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  6. ohwilleke says: • Website

    “The New York Times because it’s America’s premier middle-brow journal.”

    The demographics of New York Times readers and of the audiences of many of its competing publications can be found at: from the Pew Research Center on the People and the Press (2012).

    About 54% of NYT readers have college degrees (near the top), and about 38% have incomes in excess of $75K (also near the top), and in both cases identical to the Wall Street Journal. NPR listeners make more money (43% earn $75K or more), but are slightly less educated (52% have college degrees). The only more high brow news sources are weekly magazines like the New Yorker and the Economist.

    The income and education data are particularly notable because NYT readers are quite young, with 32% under age 30. Only the Colbert Report and the Daily Show have younger audiences in the news market.

    By comparison 24% of the audience of Fox News has college degrees and 23% of their news audience earns $75K or more). 19% of their viewers are under 30.

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  7. ohwilleke, middle-brow is what it is. doesn’t matter if it’s the highest in the land.

    toto, re: polynesia. probably slaves or something that escaped. if you follow the journal reference. also, yes, 22,000 is revolutionary. seems a little on the high side. but journalists get to decide what they put into the piece.

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  8. There was a long discussion of these 2 Polynesian-like mtDNAs in Botocudo sceletal remains at Dienekes’s

    all sorts of hypotheses were tried, escaped Malagay slaves, escaped Easter Islander slaves, Pac Islander consorts of Portuguese sailors, etc.

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  9. Hasn’t the Clovis theory been under attack for decades? I didn’t see anything terrinly new, though I’m not at all in touch.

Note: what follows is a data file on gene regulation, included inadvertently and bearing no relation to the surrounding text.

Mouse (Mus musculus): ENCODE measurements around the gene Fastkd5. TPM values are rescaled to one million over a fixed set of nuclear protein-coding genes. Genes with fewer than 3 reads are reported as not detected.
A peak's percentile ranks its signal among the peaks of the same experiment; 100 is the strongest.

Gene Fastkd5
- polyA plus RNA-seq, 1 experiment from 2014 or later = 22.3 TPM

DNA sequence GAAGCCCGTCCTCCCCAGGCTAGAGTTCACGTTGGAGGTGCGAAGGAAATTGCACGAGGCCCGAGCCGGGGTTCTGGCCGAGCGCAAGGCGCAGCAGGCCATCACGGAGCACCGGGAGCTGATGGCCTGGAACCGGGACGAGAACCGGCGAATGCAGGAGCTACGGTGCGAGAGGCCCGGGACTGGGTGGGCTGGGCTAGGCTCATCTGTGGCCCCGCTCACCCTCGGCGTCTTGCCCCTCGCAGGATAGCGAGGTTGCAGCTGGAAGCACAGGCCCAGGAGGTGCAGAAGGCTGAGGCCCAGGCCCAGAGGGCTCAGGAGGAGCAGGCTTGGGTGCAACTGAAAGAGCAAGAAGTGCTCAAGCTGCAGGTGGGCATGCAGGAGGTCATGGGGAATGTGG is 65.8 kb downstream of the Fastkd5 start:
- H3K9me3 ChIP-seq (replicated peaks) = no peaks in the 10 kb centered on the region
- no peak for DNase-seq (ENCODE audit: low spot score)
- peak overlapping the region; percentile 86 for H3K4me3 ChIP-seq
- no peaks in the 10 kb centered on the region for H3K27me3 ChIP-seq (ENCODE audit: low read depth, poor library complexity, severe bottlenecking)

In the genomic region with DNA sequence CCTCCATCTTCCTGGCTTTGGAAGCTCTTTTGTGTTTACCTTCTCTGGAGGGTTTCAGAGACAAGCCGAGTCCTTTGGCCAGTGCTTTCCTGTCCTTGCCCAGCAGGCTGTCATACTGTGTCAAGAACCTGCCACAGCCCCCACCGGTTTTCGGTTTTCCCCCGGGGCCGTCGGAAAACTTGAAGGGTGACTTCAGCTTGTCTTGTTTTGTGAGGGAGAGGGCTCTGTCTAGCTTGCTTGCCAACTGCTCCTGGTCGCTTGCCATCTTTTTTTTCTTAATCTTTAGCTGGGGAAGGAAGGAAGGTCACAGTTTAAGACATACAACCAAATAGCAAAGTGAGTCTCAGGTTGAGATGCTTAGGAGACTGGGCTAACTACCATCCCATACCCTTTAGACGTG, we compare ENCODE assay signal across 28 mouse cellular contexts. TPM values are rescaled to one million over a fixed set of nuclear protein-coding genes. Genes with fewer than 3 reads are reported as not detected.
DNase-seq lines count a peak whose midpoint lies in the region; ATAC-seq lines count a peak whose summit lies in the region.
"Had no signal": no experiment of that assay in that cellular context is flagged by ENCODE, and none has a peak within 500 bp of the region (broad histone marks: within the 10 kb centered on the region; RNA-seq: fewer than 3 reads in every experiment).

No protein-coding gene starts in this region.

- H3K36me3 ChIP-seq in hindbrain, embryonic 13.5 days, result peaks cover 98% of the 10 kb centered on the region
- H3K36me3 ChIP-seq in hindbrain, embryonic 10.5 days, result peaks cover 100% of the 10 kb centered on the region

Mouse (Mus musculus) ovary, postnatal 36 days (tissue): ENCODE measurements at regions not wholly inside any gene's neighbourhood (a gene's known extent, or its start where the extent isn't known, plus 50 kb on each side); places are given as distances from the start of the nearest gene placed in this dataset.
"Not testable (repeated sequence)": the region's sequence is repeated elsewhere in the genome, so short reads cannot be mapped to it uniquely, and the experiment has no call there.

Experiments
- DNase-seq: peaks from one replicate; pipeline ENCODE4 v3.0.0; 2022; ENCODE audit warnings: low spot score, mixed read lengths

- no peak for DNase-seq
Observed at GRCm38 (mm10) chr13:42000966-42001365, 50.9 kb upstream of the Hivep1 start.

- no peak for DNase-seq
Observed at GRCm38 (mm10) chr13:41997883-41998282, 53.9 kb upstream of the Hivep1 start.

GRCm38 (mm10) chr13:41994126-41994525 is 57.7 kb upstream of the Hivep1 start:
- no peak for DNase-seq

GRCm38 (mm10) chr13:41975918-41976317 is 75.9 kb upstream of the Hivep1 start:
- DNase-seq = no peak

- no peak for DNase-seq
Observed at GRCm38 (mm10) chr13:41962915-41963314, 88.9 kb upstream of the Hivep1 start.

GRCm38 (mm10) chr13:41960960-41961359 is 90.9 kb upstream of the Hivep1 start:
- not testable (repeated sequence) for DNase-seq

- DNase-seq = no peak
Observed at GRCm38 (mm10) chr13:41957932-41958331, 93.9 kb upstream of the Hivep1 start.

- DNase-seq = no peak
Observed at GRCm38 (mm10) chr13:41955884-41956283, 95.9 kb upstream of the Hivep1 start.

The belief in journalism is that if someone goes to journalism school and puts in a year or two on the job, they can write about ANYTHING. That’s not a function of a theory of knowledge or anything, it’s a function of the way newspapers hire. They want jacks of all trades, and only a few of the best have any science journalists at all.

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  10. john, there’s no good replacement yet. i think the article would be OK if they pushed it back to 20,000, though that seems too early it’s not crazy.

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  11. There was a hoax story up about the discovery of the rave of Attila the Hun. It wasn’t blatantly impossible and I was conditionally very happy. I still would be happy with the discovery of any unplundered royal Hun grave.

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  12. Riordan says:


    Regarding your last two sentences, I would say extreme improbability and current lack of evidence, thus requiring great skepticism, does not necessary equal to stating an absolute impossibility of human populations during the Pleistocene that we still know very little of.

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  13. , does not necessary equal to stating an absolute impossibility of human populations during the Pleistocene that we still know very little of.

    yes. crazy!=impossible.

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  14. Bruce says:

    How do we know plains apes were the only smart animals with grasping paws to ever use fire? I’m thinking of North America’s giant Miocene beavers- those corkscrew tunnel dens they dug would be a nice place to keep a home fire burning, by Hestia. But South America had giant marsupials with grasping paws. Without written language they’d be likely to lose the skill every generation or so, and take ten or a hundred generations before some busy beaver recovered it, and lose it again, and sputter along like that, not quite sapient, till the overhunters came down from Berengia.

    Habilis brains weren’t much bigger than theirs.

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  15. Pete says:

    I don’t think you need to invoke Madigascar.

    It has always puzzled me that modern man living sub-Sahara Africa didn’t venture out on boats or rafts and inhabit nearby islands so much sooner in history.